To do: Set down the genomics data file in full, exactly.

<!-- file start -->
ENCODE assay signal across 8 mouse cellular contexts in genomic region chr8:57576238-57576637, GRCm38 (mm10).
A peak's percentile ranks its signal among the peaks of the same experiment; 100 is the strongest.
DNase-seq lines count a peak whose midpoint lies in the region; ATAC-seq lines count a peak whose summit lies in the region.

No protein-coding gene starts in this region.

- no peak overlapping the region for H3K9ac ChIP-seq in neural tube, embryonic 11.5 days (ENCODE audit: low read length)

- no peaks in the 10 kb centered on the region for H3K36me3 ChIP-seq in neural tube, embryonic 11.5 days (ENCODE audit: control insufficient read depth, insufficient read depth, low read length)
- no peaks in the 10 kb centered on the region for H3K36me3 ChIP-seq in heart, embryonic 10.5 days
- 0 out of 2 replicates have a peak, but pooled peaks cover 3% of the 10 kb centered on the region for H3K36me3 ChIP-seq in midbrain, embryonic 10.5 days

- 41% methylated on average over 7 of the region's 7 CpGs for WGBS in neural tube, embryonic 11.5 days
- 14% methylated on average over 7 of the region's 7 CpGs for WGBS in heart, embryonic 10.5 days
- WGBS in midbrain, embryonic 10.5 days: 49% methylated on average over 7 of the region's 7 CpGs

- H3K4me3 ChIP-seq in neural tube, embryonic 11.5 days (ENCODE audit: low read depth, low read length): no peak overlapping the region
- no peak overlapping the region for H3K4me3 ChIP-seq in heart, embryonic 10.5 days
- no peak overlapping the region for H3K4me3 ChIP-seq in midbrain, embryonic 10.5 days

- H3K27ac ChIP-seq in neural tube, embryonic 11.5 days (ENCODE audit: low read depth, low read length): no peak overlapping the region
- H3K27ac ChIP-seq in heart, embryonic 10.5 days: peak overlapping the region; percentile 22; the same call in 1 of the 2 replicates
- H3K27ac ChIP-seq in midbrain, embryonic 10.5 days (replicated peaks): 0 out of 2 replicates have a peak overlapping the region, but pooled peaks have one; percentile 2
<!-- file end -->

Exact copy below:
ENCODE assay signal across 8 mouse cellular contexts in genomic region chr8:57576238-57576637, GRCm38 (mm10).
A peak's percentile ranks its signal among the peaks of the same experiment; 100 is the strongest.
DNase-seq lines count a peak whose midpoint lies in the region; ATAC-seq lines count a peak whose summit lies in the region.

No protein-coding gene starts in this region.

- no peak overlapping the region for H3K9ac ChIP-seq in neural tube, embryonic 11.5 days (ENCODE audit: low read length)

- no peaks in the 10 kb centered on the region for H3K36me3 ChIP-seq in neural tube, embryonic 11.5 days (ENCODE audit: control insufficient read depth, insufficient read depth, low read length)
- no peaks in the 10 kb centered on the region for H3K36me3 ChIP-seq in heart, embryonic 10.5 days
- 0 out of 2 replicates have a peak, but pooled peaks cover 3% of the 10 kb centered on the region for H3K36me3 ChIP-seq in midbrain, embryonic 10.5 days

- 41% methylated on average over 7 of the region's 7 CpGs for WGBS in neural tube, embryonic 11.5 days
- 14% methylated on average over 7 of the region's 7 CpGs for WGBS in heart, embryonic 10.5 days
- WGBS in midbrain, embryonic 10.5 days: 49% methylated on average over 7 of the region's 7 CpGs

- H3K4me3 ChIP-seq in neural tube, embryonic 11.5 days (ENCODE audit: low read depth, low read length): no peak overlapping the region
- no peak overlapping the region for H3K4me3 ChIP-seq in heart, embryonic 10.5 days
- no peak overlapping the region for H3K4me3 ChIP-seq in midbrain, embryonic 10.5 days

- H3K27ac ChIP-seq in neural tube, embryonic 11.5 days (ENCODE audit: low read depth, low read length): no peak overlapping the region
- H3K27ac ChIP-seq in heart, embryonic 10.5 days: peak overlapping the region; percentile 22; the same call in 1 of the 2 replicates
- H3K27ac ChIP-seq in midbrain, embryonic 10.5 days (replicated peaks): 0 out of 2 replicates have a peak overlapping the region, but pooled peaks have one; percentile 2